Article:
Opening Our Eyes – “BIRTH” – Part 1 of 4

Pentecost to 324AD

Pentecost to 324AD

Where we come from determines who we are.  It’s called ‘identity’.  A sense of “roots”.  In fact, our identity has a direct and undeniable connection to our history, whether we care to admit that or not.  Certainly, our histories are not our final destinies, but they do define an undeniable part of the “fabric” of who we are as individuals, families, cultures and Church.  America, on the whole, can often be described as a “who cares” and “not interested” group of people when coming to grips with the fact that the rest of the world has thousands of years of history compared to our measly couple of hundred years.  In fact, the average American knows very little of our own history, let alone European history, and is almost completely clueless of any cultural or historical information that precedes the 16th century.  Why is that?  I really don’t know?  Perhaps it is a failing educational system?  (I better be careful here, I come from a long line of teachers in my family!)  Perhaps we are so busy in living in the present and dreaming of the future that we forget the past?  or Perhaps we simply don’t care?  “Hey, we’re Americans!  The world revolves around us!” 
However the reality remains.  The Church is over two thousand years old, if one dates the beginning of the Christian Church at the death, and resurrection of Jesus of Nazareth – and the coming of the Holy Spirit upon the disciples in the Upper Room in the Book of Acts Chapters 1 & 2..  It’s hard for us in the West to imagine that the way we understand Church today, in a modern “contemporary, praise band, drama skits, long talk, and non-sacramental” way would be completely and totally unrecognizable to the Christians in the first thousand years.  In fact, even the Protestant reformers like Luther, Calvin, Knox, and Wesley would hardly even recognize their spiritual children of today, with their ever changing plans for “seeker friendly”  worship services, let alone the myriads of doctrinal interpretations and deviations.
 
So in this post we begin with the beginning.  The birth of the Church, traditionally dated at 33AD with the coming of the Holy Spirit upon the apostles gathered in the upper room.  Jesus was crucified, died, and was buried.  And on the third day He rose again.  Forty days after that – he ascended into heaven.  Ten days after the Ascension, as Jesus promised, the Holy Spirit came upon the disciples, traditionally numbered to be about 120, and gave them the power, wisdom and courage to take the Gospel to the ends of the earth.  There were not 120 denominations in that upper room.  There was one church, one Lord, one Spirit, and one command to take the Church to the ends of the earth.  As the apostles went to the world, they established local communities of believers, and as time went on these apostles established, consecrated, and set apart by the laying on of hands  “elders/presbyters” or “prests” (i.e. priests) in each of the local communities to be the pastors of the growing congregations.  So already by the end of the 1st century we witness the true Order of the Church: Bishops consecrated by apostolic succession, who ordained Priests (pastors), and Deacons, who serve with the laity in bringing the Good News to the world, and compassion to everyone they met.  And when issues and troubles in faith or practice occurred, they called for a “Council”, made up of bishops, priests and laity to discuss and come to a spirit led consensus.  see Acts 15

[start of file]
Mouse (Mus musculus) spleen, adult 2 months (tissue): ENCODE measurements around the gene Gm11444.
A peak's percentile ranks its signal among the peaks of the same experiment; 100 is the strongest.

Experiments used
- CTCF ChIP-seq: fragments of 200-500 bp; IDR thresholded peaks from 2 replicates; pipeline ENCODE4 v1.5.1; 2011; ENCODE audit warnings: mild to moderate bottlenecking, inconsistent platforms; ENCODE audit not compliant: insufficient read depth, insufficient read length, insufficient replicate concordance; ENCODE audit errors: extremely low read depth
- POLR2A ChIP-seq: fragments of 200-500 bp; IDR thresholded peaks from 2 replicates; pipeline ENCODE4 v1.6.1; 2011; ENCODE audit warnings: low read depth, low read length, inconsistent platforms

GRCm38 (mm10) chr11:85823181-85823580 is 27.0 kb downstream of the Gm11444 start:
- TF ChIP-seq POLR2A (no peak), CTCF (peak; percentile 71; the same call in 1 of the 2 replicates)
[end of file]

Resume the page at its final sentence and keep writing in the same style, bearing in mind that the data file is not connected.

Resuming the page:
Here are some key dates in this “birthing” period of Church history:
 
33 AD Pentecost (AD 29 is thought to be more accurate)
 
49 AD  Council of Jerusalem (Acts 15) establishes precedent for addressing Church disputes in Councils.  James presides as bishop of Jerusalem
 
69 AD  Bishop Ignatius is consecrated in Antioch in the heart of the NT era – St. Peter had been the first Bishop there.  Other Bishops include James, Polycarp and Clement.
 
93 AD Book of Revelation written, probably the last of the New Testament books.
 
150AD  St. Justin Martyr describes the liturgical worship of the Church, centered squarely on a weekly celebration of the Eucharist.  Liturgical worship is rooted in both the Old and New Testament.
 
But the seeds of unrest are blowing and although the Church has never been divided, there have been myriads of men and women over the centuries that have displaced themselves outside the walls of the one, holy, apostolic Church.  In the next post we look at the second wave of church history, that history shaped by the Seven Ecumenical Councils.
 
Here is a good video that describes the “Birth” of the Church.  Anaphora!
 
 
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